Review: Risk System (Nintendo Switch)

8 mins read
Review by Harvard L.

There’s that rare beautiful moment when playing a scrolling shooter where the speed and the tension fade away, and the player is suspended in a perfect state of flow. I get this feeling on the rare occasions that I make it past Stage 2 on Gradius, I get it on most manic shooters like DoDonPachi, and I get it from Newt Industries’ Risk System, for its entire duration.

Risk System doesn’t describe itself like a bullet hell game, despite having two core mechanics reminiscent of that genre – the first is a graze system which rewards players for flying near bullets, which charges the second, which is a screen-clearing smart bomb (called a Barrier Breaker in this game) that grants a brief moment of reprieve. The difference is, with Risk System, there are rarely more than ten bullets on screen at a time. The challenge doesn’t come from the sheer volume of bullets, but rather the temptation to get a little closer to a bullet pattern to graze it. It’s right there in the title.

Newt Industries has built Risk System to account for accessibility, but in a way that preserves the scrolling shooter’s penchant for enormous difficulty. Shooting is automatic whenever there’s an enemy in front, so the player is free to focus their attention on moving around, vertically barrel-rolling to avoid enemy fire, and activating the Barrier Breaker. Players also get three life points, which can be earned back if enemies are destroyed while grazing a bullet. Out of these simple mechanics, the game’s six levels create an incredible sense of challenge, with creatively designed enemies and bosses that are carefully ordered to require quick thinking and reflexes to surpass.

The grazing system shines best in the game’s boss battles, which all have attack patterns that necessitate careful balancing of risky and conservative playstyles. Bosses often have invulnerable periods where they fly into the background but still keep firing at the player, and in these moments the Barrier Breaker is the only way to meaningfully damage them. Some also have attack patterns that can’t be conventionally dodged, but move slowly enough that the player can charge a full Barrier Breaker and then fly through while invulnerable. It can be tempting to fly closer to an attack to charge Barrier Breaker faster, but that naturally creates more opportunities to get hit. Often I beat a boss by the skin of my teeth, but was keen to try again to see if there were any exploitable weaknesses that I’d missed on my first attempt.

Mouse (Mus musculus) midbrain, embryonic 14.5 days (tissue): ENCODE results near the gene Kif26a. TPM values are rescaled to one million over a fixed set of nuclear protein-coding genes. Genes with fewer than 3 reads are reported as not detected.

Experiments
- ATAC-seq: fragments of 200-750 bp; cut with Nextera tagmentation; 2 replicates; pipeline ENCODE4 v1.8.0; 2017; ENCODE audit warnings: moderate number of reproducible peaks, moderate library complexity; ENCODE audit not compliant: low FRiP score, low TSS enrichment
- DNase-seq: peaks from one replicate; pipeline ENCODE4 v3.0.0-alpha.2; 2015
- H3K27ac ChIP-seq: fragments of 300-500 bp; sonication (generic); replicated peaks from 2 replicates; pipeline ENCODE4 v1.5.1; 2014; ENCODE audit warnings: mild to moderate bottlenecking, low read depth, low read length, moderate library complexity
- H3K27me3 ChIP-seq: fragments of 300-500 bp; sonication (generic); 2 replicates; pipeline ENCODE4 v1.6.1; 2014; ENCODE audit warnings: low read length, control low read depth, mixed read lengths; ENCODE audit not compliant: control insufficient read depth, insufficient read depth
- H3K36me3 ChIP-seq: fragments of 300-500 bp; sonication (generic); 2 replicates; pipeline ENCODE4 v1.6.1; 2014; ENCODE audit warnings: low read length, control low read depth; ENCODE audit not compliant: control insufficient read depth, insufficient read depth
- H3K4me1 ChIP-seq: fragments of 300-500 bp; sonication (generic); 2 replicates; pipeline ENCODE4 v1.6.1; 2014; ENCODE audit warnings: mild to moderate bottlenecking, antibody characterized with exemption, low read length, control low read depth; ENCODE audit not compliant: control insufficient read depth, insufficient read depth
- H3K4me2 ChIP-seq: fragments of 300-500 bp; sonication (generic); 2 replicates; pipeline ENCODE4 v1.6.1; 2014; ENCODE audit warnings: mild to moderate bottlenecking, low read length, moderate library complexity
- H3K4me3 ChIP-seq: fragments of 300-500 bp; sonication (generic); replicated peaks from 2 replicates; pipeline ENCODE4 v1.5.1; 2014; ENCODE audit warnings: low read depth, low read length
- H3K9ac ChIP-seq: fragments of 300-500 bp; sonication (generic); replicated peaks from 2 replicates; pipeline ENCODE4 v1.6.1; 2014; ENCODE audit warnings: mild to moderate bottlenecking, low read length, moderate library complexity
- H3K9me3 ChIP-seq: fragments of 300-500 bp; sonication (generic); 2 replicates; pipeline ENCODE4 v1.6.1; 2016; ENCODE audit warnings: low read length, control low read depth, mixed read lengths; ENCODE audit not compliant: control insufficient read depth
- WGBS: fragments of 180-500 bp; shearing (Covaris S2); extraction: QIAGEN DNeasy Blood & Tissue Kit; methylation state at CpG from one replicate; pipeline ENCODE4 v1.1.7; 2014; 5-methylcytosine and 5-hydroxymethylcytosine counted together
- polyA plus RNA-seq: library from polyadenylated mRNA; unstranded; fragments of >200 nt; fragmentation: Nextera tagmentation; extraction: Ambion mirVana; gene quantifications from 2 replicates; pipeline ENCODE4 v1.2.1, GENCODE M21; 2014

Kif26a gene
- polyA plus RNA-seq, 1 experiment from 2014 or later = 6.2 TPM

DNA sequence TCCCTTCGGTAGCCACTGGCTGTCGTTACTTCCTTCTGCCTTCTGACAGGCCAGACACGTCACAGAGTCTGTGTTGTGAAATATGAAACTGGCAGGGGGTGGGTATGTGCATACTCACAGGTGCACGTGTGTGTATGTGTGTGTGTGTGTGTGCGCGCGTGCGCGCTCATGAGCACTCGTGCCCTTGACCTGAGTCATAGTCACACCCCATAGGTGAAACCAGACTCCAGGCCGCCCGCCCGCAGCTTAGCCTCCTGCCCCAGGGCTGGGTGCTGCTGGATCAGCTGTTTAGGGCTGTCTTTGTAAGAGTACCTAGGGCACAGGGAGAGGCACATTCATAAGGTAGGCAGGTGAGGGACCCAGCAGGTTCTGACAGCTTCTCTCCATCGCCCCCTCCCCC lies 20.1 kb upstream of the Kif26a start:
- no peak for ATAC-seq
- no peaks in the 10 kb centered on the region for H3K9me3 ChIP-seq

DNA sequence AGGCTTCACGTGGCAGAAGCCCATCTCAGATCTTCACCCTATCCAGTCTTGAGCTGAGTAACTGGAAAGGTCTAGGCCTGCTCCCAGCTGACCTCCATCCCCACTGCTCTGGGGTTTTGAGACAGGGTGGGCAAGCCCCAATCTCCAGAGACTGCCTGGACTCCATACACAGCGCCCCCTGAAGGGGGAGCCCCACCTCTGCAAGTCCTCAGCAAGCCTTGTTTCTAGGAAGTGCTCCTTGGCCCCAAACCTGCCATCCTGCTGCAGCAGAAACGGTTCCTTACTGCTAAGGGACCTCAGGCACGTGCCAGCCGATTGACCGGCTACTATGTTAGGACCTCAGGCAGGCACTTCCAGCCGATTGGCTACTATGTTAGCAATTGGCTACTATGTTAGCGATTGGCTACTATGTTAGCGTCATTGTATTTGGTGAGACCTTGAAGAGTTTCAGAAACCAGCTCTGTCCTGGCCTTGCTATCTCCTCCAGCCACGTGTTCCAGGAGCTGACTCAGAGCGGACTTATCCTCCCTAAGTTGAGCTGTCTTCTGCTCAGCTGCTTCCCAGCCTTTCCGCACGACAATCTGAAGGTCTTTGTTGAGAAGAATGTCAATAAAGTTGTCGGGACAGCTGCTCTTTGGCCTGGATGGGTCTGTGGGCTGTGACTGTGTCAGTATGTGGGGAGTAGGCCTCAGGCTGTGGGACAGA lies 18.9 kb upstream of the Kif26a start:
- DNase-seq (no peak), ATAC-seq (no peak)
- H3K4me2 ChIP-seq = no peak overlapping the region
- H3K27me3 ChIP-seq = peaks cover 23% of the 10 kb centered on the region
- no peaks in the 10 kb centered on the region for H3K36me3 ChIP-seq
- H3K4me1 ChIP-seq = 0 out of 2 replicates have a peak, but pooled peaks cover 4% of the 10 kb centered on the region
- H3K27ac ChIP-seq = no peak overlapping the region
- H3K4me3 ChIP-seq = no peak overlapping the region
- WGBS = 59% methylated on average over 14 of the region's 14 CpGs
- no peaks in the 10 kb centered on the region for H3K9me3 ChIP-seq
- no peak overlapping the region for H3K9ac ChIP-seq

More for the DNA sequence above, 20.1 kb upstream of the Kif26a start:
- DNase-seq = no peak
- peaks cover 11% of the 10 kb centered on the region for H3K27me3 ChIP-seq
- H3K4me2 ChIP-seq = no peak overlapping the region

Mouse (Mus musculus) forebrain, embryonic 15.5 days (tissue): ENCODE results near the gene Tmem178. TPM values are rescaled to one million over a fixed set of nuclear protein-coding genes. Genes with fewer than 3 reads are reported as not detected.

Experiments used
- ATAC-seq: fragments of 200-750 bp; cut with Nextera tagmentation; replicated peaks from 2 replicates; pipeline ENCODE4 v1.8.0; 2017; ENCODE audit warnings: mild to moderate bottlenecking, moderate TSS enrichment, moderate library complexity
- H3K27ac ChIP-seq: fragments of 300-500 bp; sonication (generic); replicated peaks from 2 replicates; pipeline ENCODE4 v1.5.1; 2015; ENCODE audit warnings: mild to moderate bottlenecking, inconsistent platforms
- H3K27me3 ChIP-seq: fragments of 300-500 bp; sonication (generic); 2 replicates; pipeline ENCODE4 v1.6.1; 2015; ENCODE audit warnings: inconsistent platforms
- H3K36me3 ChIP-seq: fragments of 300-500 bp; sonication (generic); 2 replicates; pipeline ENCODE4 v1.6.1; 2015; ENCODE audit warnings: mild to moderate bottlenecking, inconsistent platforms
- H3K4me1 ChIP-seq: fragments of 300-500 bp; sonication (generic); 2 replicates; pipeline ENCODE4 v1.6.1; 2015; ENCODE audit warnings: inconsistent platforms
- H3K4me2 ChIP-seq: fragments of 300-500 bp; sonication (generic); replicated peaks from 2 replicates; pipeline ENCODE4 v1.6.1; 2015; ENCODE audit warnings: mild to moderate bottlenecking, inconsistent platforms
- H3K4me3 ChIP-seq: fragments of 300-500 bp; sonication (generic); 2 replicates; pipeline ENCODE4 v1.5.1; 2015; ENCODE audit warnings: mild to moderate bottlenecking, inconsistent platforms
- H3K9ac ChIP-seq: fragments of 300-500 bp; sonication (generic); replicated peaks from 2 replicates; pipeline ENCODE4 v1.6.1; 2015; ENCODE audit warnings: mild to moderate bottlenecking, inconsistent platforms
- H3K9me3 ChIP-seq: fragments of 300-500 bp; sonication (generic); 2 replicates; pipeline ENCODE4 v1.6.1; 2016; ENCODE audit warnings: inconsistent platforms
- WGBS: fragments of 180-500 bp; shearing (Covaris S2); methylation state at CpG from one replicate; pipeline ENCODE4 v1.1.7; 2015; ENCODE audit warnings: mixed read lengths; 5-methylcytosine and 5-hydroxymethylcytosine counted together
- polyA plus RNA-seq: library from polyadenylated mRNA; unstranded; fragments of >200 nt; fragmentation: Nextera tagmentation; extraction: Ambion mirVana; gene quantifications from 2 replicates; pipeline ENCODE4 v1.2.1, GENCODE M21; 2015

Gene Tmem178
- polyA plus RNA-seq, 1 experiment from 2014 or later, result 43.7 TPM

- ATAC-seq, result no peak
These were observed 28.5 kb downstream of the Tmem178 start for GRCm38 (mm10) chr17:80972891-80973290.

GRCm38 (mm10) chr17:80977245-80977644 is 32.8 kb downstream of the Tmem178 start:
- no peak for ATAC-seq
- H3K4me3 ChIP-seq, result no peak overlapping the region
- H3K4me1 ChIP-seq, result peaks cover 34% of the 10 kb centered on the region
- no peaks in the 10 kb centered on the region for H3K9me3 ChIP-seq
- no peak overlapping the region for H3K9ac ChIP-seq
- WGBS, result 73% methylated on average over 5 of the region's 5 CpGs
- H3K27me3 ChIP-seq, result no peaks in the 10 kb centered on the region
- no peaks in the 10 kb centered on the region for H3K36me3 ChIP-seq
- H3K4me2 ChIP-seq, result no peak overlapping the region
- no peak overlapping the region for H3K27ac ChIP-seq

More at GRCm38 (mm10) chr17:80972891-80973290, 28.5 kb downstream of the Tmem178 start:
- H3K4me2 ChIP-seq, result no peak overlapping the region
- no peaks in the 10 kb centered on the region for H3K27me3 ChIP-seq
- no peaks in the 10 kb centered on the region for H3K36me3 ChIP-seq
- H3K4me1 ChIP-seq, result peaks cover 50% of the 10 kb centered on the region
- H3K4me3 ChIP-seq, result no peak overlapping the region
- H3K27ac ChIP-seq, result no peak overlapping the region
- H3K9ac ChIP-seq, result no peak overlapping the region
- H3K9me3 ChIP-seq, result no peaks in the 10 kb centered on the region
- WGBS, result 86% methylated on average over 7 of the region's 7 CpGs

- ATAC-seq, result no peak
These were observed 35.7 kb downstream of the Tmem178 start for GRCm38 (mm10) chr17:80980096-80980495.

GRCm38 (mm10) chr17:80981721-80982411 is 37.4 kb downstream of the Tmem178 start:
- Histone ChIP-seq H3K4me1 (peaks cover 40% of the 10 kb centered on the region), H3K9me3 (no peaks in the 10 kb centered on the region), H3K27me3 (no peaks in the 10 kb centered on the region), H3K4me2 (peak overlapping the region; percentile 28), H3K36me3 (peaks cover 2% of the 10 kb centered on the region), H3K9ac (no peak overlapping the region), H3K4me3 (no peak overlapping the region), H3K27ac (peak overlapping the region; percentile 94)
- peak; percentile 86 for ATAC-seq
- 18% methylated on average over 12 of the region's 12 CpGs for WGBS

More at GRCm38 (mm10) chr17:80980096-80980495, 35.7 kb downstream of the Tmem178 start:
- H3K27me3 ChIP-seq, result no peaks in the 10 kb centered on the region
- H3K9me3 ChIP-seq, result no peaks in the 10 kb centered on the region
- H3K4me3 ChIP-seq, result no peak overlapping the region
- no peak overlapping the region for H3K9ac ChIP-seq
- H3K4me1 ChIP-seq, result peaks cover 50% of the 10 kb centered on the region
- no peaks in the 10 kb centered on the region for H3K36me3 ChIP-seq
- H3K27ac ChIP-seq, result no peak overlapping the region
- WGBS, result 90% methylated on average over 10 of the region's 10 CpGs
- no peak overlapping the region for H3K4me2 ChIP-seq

Six stages may seem short at first, but the time taken to really practice and master each of the sections is time well spent. I really can’t exaggerate – Risk System is one of the hardest SHMUP’s I’ve played in recent memory. Owing to the combination of careful design and the risk-reward gameplay, I found myself dying so often that I’d often spend more than half an hour just trying to get past one boss or even one flight level. Nearly every boss could be described as a brick wall for the unprepared. There are no checkpoints, but also no continues; the player must defeat the entire stage with one life, but no matter how many times they fail, they’re never forced to start from the very beginning. This is a welcome departure from the arcade-style design that’s so common with scrolling shooters: by being able to immediately retry a level that defeated the player, it’s easier to practice and master the mechanics necessary to advance.

I also appreciated the way the story subtly shifts depending on how well the player performs in a level – the narrative follows Alys, the last surviving pilot after her team is taken over by a mind-controlling virus that has turned mankind’s weapons against itself. While the narrative itself isn’t incredibly deep, Newt Industries creates a dynamic where the protagonist is fighting people she used to fight alongside, leading to meaningful character interactions before and after the bosses.

The idea of a narrative adapting to player performance is an interesting design space to explore, but to be honest, after beating a boss I was on way too much of an adrenaline high to pay attention to what the characters were saying. I think the SHMUP is just not a great video game genre to deliver narrative in – and the best examples are when the story is kept implicit through the enemy and environment designs like in R-Type. Lots of cool plot moments do happen in Risk System, but often I found I was reading about them in the past tense; only after unlocking a story detail after beating a level did I realise what I was doing within that level itself.

The visual design deserves a lot of praise, drawing deserved comparisons to classic 90’s anime like Gundam Wing or Bubblegum Crisis. The combinations of bright colours, organic machines and enormous lasers all adds to the excitement factor, and it means Risk Factor is a game that’s just as cool to watch as it is to play. One can imagine that this would have been the game that everyone would have been crowding around at the arcade. I did find that some visual effects like the flashing effects of the Barrier Breaker made it hard to see the bullets around me, and the player and bullet hitboxes aren’t as clear cut as what I’d expect from a modern SHMUP, but these never posed too large of an issue.

Risk System is something of a connoisseur’s shoot-em-up, with intelligently designed enemies and bosses that reward careful practice and precise movements. The demanding level of difficulty might cause some initial frustrations, but a determined attitude and a calculated approach to risk will help players emerge victoriously. After a few hours of playing, I was able to effortlessly take down bosses that I’d previously thought of as impossible, and that’s always a great feeling to have.

– Harvard L.

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